The Menu is an impeccable work of art. It is an experience that tantalizes its audiences in ways that only they can comprehend after savoring its deliciousness days and months after it has been tasted. Now, I know that sounds rather pretentious, but that isn’t actually the case here. Or at least in my case, it took me a little over a month after screening the movie at this year’s Fantastic Fest to truly realize how exceptional a film it really is.
This particular movie is so exceptional in a lot of ways. It is a visual and auditory journey that should most definitely get experienced in a theater setting. And I am most grateful that I had that pleasure at a festival and a theater that prides itself in excellence when it comes to presentation. The film delivers when it comes to an exciting mix of emotions and displays the outstanding work that went into it with much pride. There aren’t that many movies which succeed on so many levels, and I am happy to say that The Menu exceeds all that it promises in its very appetizing, but very unassuming trailer.
The film begins with mostly following an extravagant date night for couple Margot and Tyler. Though they don’t really seem to know each other all that well, Tyler, a seemingly wealthy and successful individual has invited the, perhaps, plebeian Margot, who presents mostly unimpressed and often annoyed with what eventualy follows. Tyler has invited Margot for a special evening of haute cuisine, hosted by Julian Slowik (Ralph Fiennes), a world-renown chef whose work has been celebrated and respected for some time.
Chef Slowik and his team, for a ridiculously exorbitant price, have promised an evening which will tantalize the palates of those participating in the night’s dinner. As the courses get served, it becomes disturbingly apparent that Slowik has something more sinister in mind. This proves to be even more troubling to Margot, who probably did not really want to be there in the first place.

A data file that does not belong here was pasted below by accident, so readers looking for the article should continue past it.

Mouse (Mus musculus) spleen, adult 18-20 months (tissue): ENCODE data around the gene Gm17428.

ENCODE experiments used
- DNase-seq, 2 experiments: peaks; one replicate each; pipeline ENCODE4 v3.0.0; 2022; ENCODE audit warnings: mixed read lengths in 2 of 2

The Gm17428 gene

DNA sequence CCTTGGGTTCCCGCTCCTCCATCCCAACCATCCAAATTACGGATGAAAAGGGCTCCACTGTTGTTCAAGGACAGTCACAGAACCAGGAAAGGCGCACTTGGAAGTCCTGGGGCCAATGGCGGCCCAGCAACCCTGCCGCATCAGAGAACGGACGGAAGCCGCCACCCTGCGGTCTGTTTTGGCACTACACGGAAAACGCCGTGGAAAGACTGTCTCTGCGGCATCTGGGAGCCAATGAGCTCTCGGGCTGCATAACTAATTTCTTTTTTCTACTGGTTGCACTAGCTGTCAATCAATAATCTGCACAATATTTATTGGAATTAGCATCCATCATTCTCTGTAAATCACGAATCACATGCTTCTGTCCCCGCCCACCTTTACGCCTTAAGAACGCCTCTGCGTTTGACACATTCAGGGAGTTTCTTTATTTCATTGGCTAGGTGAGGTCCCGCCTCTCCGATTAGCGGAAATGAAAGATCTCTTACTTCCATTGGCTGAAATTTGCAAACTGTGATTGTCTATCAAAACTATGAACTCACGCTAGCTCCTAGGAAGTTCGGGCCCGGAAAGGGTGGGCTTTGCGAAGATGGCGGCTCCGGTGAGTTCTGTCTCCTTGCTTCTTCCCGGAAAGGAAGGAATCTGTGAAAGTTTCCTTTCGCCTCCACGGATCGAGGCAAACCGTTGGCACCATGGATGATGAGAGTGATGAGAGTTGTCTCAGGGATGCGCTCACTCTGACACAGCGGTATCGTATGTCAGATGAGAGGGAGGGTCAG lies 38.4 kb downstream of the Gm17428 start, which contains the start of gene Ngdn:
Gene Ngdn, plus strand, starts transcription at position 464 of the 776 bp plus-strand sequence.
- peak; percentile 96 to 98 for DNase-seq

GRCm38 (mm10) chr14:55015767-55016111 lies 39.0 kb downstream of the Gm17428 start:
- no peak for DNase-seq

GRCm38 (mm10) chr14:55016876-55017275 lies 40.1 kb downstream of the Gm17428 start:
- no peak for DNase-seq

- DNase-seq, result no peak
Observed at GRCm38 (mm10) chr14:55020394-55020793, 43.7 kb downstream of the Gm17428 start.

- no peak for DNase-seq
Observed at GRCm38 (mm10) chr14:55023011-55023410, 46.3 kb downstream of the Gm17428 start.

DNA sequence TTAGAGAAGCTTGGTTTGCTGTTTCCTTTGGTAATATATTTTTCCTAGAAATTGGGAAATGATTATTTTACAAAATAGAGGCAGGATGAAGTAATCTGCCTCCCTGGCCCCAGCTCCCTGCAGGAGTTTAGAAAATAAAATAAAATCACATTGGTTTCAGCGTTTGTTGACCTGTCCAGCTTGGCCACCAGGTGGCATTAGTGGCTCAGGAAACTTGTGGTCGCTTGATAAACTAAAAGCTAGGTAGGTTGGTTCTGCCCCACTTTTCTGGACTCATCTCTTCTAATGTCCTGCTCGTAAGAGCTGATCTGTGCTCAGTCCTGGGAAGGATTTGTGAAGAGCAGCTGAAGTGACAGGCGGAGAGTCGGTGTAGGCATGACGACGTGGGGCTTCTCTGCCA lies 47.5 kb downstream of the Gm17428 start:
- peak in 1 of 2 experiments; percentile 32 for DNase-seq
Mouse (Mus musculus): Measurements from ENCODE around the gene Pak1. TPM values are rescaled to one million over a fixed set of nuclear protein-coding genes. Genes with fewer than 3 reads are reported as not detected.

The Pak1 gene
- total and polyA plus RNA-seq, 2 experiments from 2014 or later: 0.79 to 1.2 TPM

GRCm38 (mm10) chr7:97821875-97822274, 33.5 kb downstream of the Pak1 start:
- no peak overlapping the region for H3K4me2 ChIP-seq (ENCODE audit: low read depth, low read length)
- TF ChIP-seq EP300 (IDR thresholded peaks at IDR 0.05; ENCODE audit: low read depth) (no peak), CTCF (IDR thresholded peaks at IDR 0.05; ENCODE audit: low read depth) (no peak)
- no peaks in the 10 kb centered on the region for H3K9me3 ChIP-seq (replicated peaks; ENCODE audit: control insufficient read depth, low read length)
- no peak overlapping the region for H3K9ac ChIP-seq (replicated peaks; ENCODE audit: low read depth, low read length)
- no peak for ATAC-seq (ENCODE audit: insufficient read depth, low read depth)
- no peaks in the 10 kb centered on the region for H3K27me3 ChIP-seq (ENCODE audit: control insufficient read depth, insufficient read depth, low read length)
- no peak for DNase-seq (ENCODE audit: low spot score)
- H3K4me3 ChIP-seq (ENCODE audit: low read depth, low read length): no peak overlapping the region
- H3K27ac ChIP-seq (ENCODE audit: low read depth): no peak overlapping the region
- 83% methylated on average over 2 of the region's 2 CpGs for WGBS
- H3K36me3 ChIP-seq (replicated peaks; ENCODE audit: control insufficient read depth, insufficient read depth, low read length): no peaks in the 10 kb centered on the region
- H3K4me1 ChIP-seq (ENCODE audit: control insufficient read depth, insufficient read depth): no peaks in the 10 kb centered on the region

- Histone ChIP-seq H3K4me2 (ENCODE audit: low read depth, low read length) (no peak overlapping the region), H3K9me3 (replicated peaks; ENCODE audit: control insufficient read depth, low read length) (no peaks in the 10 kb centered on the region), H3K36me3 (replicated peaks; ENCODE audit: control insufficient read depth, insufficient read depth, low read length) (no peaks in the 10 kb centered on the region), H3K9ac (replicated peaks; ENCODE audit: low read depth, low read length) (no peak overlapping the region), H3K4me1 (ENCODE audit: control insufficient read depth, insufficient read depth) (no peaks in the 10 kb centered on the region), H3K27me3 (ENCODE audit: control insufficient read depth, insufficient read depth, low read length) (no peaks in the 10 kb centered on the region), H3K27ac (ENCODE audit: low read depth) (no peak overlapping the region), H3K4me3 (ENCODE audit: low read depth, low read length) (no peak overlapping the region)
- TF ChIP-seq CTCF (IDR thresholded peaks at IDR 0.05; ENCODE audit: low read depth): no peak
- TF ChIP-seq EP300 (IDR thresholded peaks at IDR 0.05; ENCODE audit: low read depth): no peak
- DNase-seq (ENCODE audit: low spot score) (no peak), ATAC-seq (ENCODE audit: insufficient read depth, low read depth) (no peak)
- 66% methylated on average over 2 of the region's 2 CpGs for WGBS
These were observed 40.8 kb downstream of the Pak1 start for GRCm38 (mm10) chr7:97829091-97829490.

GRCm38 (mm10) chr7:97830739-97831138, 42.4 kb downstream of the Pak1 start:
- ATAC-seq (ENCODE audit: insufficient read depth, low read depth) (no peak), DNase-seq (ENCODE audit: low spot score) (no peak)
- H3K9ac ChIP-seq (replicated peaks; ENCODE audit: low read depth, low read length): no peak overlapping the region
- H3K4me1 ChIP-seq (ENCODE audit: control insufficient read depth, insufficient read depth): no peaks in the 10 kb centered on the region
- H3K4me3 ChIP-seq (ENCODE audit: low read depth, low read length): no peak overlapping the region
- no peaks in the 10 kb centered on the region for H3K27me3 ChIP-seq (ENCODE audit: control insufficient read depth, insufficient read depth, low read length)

I know my synopsis doesn’t do this movie justice, but I refuse to spoil what is certainly one of the more exciting, thrilling, and entertaining experiences in cinema this year. Written by Seth Reiss, Will Tracy, and directed by Mark Mylod, The Menu is a dark comedy/horror movie that works exceptionally on all of its levels. I found myself laughing heartily at the comedy and satire, but I also sat in much dread and suspense when things go very dark and disturbing, while trying to make sense of it all. That is not to say that it is a non-sensical affair because the movie simply delivers surprises and twists galore that I felt completely baffled at a lot of moments and situations.
It truly is a thrilling and exciting journey, and both the cinematic aethetics and the extraordinary writing succeed so well in all of the movie’s various facets. To top it off, the ensemble cast of the film is absolutely outstanding. Every actor in this film understood their assignments and work their talents to wonderful effects. The film features tremendous work by Nicholas Hoult, Hong Chau, Janet McTeer, John Leguizamo, Reed Birney, Paul Adelstein, and more.
However, the real stars of the movie are Anya Taylor-Joy and Ralph Fiennes. It is the conflict between these two characters which palpably adds to the tension and drama in the movie Fiennes is absolutely fierce, but cold, and totally calculating in his portrayal of Chef Slowik. It seems like he was born to play this character. As Margot, Anya Taylor-Joy proves to be the perfect, no-nonsense foil to Slowik, as her character Margot knows that this pretentious and psychotic ring leader has a more pathetic and weak side.
So, at this point it should be quite obvious that I think The Menu is not only one of the better films from Fantastic Fest, it is also one of my favorite movies of the year. I must also applaud the programmers of Fantastic Fest for scheduling both The Menu and Triangle of Sadness as part of their lineup, because both films pair beautifully together, like a fine wine and a delicious meal.